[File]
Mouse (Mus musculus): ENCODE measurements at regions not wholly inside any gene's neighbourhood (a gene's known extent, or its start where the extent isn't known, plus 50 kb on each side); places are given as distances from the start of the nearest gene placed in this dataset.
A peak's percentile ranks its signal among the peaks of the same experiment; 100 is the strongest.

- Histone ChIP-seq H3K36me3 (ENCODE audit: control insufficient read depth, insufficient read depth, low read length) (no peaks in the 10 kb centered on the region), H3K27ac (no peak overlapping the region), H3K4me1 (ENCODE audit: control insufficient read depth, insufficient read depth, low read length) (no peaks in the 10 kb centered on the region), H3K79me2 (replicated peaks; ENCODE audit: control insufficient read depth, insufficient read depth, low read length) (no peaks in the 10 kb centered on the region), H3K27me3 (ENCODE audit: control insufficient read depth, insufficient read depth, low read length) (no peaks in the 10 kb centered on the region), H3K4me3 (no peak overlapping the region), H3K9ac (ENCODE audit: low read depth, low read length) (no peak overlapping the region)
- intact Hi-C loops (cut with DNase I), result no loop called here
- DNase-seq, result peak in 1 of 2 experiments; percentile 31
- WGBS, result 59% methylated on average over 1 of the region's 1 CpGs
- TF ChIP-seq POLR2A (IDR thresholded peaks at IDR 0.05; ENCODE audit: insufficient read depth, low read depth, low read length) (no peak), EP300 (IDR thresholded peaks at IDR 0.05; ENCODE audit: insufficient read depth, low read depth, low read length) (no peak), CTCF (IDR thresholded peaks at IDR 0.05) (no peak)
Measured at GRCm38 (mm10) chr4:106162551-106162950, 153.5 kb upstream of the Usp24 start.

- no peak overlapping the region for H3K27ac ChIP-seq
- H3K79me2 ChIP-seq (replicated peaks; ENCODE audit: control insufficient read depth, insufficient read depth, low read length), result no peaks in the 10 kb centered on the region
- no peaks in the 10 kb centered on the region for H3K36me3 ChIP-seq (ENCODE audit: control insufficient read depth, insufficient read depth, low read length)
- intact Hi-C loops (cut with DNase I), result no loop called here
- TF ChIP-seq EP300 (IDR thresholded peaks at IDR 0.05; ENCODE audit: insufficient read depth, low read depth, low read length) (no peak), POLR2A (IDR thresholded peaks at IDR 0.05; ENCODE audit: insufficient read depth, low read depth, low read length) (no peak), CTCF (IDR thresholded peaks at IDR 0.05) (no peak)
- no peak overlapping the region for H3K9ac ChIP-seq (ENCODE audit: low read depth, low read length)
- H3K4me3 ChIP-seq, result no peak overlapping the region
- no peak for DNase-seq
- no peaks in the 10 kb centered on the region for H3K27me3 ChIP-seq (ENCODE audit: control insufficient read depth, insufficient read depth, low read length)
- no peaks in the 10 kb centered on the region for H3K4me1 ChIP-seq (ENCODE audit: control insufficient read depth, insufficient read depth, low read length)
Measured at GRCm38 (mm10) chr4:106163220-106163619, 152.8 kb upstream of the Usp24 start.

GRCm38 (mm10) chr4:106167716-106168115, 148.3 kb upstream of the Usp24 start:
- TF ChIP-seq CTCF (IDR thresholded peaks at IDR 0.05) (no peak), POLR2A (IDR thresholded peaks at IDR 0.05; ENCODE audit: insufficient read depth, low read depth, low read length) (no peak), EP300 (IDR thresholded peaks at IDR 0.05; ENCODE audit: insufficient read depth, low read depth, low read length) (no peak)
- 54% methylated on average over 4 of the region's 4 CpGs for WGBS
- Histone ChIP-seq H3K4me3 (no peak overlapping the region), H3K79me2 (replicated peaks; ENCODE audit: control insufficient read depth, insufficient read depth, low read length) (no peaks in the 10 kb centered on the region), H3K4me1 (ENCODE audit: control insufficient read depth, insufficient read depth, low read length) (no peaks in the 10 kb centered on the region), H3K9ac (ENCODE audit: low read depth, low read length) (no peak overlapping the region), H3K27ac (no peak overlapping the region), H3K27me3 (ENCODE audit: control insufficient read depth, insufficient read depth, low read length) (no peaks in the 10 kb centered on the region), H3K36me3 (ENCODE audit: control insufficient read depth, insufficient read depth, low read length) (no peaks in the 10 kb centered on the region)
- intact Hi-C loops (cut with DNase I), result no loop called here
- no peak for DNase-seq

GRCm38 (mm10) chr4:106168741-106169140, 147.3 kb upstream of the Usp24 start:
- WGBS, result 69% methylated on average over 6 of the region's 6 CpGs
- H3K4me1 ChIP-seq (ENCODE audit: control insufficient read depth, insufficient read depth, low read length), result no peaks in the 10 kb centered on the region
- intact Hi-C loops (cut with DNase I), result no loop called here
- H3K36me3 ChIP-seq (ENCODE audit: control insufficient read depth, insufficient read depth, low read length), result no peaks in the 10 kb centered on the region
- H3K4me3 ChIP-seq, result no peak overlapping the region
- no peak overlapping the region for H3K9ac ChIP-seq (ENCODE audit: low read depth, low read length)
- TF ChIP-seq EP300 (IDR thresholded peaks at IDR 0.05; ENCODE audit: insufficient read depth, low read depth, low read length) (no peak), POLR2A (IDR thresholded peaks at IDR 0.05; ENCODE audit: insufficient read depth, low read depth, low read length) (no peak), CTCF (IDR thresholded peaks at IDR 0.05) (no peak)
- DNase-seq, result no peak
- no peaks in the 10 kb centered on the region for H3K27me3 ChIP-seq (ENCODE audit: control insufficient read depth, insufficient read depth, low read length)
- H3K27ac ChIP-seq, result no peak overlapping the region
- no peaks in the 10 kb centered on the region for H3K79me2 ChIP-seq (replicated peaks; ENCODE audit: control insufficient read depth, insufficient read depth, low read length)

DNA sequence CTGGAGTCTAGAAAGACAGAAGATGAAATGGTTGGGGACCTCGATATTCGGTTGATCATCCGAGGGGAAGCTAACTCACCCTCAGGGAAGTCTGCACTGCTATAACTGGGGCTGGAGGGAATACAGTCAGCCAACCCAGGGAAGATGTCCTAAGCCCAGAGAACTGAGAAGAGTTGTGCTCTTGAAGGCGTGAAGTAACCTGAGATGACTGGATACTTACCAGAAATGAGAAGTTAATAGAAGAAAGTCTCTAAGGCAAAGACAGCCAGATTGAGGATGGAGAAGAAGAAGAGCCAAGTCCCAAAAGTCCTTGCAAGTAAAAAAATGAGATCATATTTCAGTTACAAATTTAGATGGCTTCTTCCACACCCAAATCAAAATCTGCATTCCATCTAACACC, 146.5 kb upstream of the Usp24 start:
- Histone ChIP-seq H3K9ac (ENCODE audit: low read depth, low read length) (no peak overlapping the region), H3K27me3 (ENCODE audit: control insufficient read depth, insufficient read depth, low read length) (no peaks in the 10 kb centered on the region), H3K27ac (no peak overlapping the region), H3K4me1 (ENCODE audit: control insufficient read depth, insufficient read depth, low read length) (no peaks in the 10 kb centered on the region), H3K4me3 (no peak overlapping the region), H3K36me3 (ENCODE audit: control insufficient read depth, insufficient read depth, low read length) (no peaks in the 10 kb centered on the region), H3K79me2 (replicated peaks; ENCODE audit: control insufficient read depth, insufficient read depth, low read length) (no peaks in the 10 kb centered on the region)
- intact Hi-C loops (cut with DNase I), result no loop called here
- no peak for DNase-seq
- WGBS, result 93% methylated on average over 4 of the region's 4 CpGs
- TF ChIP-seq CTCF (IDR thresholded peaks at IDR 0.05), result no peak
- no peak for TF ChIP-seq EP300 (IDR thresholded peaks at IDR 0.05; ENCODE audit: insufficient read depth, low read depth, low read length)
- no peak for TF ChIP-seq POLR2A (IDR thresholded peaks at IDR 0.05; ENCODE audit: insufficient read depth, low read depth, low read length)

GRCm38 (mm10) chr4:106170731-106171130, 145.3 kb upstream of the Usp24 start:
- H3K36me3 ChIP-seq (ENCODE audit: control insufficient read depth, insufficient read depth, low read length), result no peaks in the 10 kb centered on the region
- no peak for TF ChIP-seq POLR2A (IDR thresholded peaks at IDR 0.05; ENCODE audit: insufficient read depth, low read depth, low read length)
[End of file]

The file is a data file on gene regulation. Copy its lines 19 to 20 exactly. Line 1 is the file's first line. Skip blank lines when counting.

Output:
Measured at GRCm38 (mm10) chr4:106163220-106163619, 152.8 kb upstream of the Usp24 start.

GRCm38 (mm10) chr4:106167716-106168115, 148.3 kb upstream of the Usp24 start: